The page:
Concerns about public debts

13-Sep-2018 Intellasia | Nhip Cau Dau Tu | 6:00 AM Print This Post

In the world, countries with high public debts are often rich countries with aging population, but Vietnam a poor country with young population has borrowed a lot.

When the poor borrow loans, they must make a lot of efforts to generate money in order to live on and pay the loans on time. That is the most ideal scenario. However, if the loans are only used for the expansion of a house or payment of tuition fees for children, which means to make assets become liabilities, the only choice for borrowers is to sell land to pay off the debts.

Double trouble

The borrowing story of a country can also be envisioned in such way. Thus, it is not surprising when the public debt level of 35 million dong per person in 2018 and 40 million dong per person in 2020, according to calculations of the Ministry of Planning and Investment, is not considered a big concern. Prof Dr Ngo Tri Long, former director of the Price and Market Research Institute, when the public debts are within limit, the more important thing to discuss is the ability to repay.

This question is not easy to answer. In terms of the debt size, according to the Financial Newsletter no.4/2016, the public debts of Vietnam tripled in the period of 2010-2015. The report announced in 2017 of the Ministry of Finance (MOF) and the World Bank showed that Vietnam was among countries with the fastest growth of the ratio of debts to Gross Domestic Product (GDP), reaching about 10 percent in five years. As expected, the public debts of Vietnam in 2026 will be twice as high as two quadrillion dong in 2016. Thus, the public debts of Vietnam are higher than all average level of middle-income countries, Asean, Latin American and African countries.

It can be seen that Vietnam is facing a double trouble as it has to prepare the plan for the ODA reduction, and is under the pressure of repaying large debts when 50 percent of the domestic loans will expire in over three years. The scenario of borrowing to roll over and repay debt principals as what has been done over the past years will recur and the debt burden will be even more burdensome.

The hopes do not come from the ability that Vietnam balance spending to create more sources of repayment. Firstly, tightening spending seems to be an impossible mission for the country for many years. The annual budget overspending of three to four percent of GDP has been considered normal and the current efforts are only to not expand the overspending ceiling limit.

According to the MOF, the total state budget revenue in the first six months of 2018 reached 651.700 trillion dong, and the state budget had to spend 59.300 trillion dong to repay for the interests of debts. Thus, each day the state budget spent 330 billion dong on paying interests. The fact that Vietnam has to borrow hundreds of trillion dong each year for spending while the efforts to cut staff and lower recurrent spending remains inefficient is considered a paradox difficult to understand.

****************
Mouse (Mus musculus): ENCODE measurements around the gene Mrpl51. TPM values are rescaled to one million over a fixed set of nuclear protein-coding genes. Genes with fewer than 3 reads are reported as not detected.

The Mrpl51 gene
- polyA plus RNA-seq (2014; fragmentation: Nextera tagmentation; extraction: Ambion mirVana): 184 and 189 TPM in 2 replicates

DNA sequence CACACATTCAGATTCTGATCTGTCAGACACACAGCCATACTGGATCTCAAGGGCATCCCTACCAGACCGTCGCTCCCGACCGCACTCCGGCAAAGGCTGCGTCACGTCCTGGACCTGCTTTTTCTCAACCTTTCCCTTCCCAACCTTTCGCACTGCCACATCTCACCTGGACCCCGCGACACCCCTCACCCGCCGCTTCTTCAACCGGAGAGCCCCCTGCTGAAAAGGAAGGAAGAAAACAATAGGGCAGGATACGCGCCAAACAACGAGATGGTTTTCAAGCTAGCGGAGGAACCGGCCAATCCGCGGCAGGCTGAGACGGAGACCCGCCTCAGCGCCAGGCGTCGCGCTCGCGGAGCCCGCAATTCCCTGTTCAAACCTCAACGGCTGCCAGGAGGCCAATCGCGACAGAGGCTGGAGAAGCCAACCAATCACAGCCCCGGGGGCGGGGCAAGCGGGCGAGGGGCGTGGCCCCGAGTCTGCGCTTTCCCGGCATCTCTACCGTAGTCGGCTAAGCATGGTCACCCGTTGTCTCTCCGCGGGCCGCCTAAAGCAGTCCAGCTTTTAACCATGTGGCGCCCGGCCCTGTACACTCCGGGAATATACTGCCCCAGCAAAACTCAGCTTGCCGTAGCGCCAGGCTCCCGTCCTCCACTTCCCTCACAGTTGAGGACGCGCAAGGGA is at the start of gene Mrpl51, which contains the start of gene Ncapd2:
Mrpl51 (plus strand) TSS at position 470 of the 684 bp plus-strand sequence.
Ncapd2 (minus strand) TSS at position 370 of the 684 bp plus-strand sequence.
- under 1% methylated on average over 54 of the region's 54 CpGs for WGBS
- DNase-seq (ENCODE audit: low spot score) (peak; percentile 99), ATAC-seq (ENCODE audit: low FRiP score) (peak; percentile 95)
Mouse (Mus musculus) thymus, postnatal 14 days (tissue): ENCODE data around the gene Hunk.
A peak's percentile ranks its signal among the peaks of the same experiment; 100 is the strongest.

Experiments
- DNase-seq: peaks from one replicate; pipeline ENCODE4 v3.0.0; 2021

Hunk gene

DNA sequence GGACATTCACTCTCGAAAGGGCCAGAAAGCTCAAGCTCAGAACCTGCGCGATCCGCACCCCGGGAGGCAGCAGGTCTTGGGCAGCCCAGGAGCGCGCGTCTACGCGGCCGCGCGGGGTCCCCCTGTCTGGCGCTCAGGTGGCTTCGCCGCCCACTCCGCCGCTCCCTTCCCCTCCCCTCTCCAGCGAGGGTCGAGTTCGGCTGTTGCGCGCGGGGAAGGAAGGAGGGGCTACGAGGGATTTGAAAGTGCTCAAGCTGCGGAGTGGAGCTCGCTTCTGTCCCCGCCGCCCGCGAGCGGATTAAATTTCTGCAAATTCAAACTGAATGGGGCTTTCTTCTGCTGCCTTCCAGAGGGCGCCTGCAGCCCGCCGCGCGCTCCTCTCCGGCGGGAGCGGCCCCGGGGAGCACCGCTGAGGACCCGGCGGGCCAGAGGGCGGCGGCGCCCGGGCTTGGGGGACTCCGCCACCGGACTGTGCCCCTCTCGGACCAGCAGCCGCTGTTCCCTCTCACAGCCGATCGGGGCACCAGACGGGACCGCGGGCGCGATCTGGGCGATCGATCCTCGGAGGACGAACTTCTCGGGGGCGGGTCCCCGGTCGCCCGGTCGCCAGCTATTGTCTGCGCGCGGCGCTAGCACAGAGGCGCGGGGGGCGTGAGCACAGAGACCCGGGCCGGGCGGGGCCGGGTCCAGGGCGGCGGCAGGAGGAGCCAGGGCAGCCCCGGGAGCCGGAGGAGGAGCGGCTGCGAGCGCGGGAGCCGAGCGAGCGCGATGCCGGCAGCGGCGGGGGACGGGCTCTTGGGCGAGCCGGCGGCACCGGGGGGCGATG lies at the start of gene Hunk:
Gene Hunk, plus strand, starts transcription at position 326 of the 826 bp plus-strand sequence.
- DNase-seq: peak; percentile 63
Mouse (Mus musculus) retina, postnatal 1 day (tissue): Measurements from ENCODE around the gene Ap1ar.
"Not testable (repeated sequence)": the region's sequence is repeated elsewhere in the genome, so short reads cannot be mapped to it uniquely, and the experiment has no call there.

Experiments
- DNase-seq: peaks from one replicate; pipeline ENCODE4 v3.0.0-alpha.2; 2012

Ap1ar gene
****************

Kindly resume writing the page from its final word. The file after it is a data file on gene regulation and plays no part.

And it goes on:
Reconsidering the red carpet rolled for Foreign Direct Investment (FDI) businesses

The second solution which is to expand revenues is also said to be impossible. According to the MOF’s report, the state budget revenue excess in 2016 was from the fields of industry and trade non-state (9.4 percent), income from home and land (97.5 percent), and registration fee (19.8 percent).

The situation is gloomier as this increase in budget revenue does not come from the internal growth of the economy. The Incremental Capital Output Ratio (ICOR) of the entire economy in the period of 2011-2015 doubled the 2.8 ratio recorded in the period of 1996-2000, showing a clear reduction of production capacity.

The GDP growth of less than half of the credit growth in 2016-2017 period not only confirms the modest effect of capital but also raises concerns about the rise of new bad debts. In such context, the excessive budget revenue from private sectors came from the tax adjustments, which is a taboo if the long-term goal is to raise revenue. The obvious proof is that the number of enterprises completing dissolution procedures in the first seven months of the year reached 7,714 units, up by 16.7 percent compared to the same period of 2017. Those will be the long-term difficulties.

The most worrying issue is that although exports contribute mainly to GDP growth, the revenue from import-export activities only increased by 0.5 percent against the estimates. We have to admit that the GDP growth achievement can only contribute to curb the public debt ratio below 65 percent of GDP set by the National Assembly. The red carpet generously rolled for the group of FDI businesses cannot help improve the internal forces of the economy, nor contribute to ease the debt burden.

The internal forces of the economy can only become stronger when the administrative apparatus works effectively, directing the national resources to the right trach and the FDI businesses must bring values that match the incentives they enjoy.


Category: Economy, Vietnam

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